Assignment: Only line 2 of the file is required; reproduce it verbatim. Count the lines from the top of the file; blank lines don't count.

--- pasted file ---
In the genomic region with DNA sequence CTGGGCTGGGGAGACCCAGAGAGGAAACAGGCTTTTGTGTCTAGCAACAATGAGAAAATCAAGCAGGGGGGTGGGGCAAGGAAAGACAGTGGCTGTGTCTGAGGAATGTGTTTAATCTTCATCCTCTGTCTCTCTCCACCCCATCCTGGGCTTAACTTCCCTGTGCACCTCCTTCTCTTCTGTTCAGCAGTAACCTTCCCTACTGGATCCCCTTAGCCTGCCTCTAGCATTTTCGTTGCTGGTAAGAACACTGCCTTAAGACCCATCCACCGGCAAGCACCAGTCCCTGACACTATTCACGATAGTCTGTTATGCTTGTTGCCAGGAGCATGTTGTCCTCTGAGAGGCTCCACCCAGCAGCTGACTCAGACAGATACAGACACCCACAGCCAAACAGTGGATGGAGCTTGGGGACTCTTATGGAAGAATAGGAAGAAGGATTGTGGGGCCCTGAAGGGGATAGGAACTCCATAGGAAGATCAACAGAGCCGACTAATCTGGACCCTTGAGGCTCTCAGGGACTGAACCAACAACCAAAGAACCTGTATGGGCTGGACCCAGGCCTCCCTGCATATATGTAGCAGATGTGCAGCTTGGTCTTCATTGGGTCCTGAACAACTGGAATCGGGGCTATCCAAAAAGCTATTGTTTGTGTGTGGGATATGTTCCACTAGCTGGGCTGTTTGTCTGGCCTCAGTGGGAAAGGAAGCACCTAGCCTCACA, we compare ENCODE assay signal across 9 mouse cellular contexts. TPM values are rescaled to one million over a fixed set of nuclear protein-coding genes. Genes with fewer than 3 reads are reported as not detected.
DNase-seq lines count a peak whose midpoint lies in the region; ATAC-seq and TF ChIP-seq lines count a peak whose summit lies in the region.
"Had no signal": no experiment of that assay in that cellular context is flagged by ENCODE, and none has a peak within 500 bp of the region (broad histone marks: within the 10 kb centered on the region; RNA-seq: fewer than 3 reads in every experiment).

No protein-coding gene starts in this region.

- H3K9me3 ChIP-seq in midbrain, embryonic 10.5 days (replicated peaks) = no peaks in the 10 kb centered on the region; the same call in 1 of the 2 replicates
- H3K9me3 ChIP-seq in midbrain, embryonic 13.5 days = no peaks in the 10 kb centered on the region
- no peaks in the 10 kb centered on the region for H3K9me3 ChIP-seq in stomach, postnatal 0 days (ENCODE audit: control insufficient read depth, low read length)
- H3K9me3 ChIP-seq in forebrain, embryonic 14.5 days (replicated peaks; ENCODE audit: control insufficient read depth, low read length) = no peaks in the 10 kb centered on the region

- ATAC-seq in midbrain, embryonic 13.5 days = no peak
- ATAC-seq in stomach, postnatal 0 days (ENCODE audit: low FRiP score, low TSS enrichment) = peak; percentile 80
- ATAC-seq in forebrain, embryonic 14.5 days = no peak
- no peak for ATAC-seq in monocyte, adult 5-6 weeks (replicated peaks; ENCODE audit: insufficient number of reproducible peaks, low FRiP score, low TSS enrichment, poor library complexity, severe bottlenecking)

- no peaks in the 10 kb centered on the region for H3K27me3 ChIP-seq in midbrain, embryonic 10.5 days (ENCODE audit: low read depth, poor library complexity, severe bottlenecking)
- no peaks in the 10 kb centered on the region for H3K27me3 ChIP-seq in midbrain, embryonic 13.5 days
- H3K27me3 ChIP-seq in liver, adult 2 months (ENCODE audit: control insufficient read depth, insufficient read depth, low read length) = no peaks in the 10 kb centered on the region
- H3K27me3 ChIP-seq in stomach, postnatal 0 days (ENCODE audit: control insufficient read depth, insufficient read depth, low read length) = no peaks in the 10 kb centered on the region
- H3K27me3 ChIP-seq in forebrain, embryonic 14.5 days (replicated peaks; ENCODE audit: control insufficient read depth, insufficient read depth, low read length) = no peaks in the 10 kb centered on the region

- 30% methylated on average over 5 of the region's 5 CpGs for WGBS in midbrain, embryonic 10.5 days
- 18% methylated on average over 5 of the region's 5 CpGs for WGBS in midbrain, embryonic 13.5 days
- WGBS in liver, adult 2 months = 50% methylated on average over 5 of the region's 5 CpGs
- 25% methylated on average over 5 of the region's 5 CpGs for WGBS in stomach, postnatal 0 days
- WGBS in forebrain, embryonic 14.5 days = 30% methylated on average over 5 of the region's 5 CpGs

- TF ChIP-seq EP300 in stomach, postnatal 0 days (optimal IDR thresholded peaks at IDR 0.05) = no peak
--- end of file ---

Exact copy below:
DNase-seq lines count a peak whose midpoint lies in the region; ATAC-seq and TF ChIP-seq lines count a peak whose summit lies in the region.